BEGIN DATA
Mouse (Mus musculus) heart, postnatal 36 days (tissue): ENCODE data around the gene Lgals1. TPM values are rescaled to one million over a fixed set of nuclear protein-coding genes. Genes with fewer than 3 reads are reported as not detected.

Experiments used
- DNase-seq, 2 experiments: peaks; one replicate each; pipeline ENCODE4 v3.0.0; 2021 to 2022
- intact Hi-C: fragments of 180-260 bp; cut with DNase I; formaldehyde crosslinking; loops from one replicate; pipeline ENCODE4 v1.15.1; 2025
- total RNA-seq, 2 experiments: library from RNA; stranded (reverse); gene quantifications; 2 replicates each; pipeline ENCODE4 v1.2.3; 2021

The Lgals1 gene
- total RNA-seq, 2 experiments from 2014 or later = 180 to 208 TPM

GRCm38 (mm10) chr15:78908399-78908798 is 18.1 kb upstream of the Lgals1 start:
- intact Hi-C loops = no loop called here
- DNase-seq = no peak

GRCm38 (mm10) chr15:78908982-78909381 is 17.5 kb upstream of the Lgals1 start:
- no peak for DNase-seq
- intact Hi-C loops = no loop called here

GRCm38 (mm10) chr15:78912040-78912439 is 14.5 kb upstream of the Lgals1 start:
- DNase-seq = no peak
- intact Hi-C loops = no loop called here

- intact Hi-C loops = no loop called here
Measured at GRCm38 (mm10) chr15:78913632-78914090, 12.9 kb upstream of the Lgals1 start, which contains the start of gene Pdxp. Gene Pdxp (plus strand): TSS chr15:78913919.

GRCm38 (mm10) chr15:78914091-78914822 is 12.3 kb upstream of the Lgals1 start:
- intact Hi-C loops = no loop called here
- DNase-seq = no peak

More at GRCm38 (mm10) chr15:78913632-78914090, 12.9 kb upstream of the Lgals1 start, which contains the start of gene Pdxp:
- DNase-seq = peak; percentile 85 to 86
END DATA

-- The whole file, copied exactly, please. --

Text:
Mouse (Mus musculus) heart, postnatal 36 days (tissue): ENCODE data around the gene Lgals1. TPM values are rescaled to one million over a fixed set of nuclear protein-coding genes. Genes with fewer than 3 reads are reported as not detected.

Experiments used
- DNase-seq, 2 experiments: peaks; one replicate each; pipeline ENCODE4 v3.0.0; 2021 to 2022
- intact Hi-C: fragments of 180-260 bp; cut with DNase I; formaldehyde crosslinking; loops from one replicate; pipeline ENCODE4 v1.15.1; 2025
- total RNA-seq, 2 experiments: library from RNA; stranded (reverse); gene quantifications; 2 replicates each; pipeline ENCODE4 v1.2.3; 2021

The Lgals1 gene
- total RNA-seq, 2 experiments from 2014 or later = 180 to 208 TPM

GRCm38 (mm10) chr15:78908399-78908798 is 18.1 kb upstream of the Lgals1 start:
- intact Hi-C loops = no loop called here
- DNase-seq = no peak

GRCm38 (mm10) chr15:78908982-78909381 is 17.5 kb upstream of the Lgals1 start:
- no peak for DNase-seq
- intact Hi-C loops = no loop called here

GRCm38 (mm10) chr15:78912040-78912439 is 14.5 kb upstream of the Lgals1 start:
- DNase-seq = no peak
- intact Hi-C loops = no loop called here

- intact Hi-C loops = no loop called here
Measured at GRCm38 (mm10) chr15:78913632-78914090, 12.9 kb upstream of the Lgals1 start, which contains the start of gene Pdxp. Gene Pdxp (plus strand): TSS chr15:78913919.

GRCm38 (mm10) chr15:78914091-78914822 is 12.3 kb upstream of the Lgals1 start:
- intact Hi-C loops = no loop called here
- DNase-seq = no peak

More at GRCm38 (mm10) chr15:78913632-78914090, 12.9 kb upstream of the Lgals1 start, which contains the start of gene Pdxp:
- DNase-seq = peak; percentile 85 to 86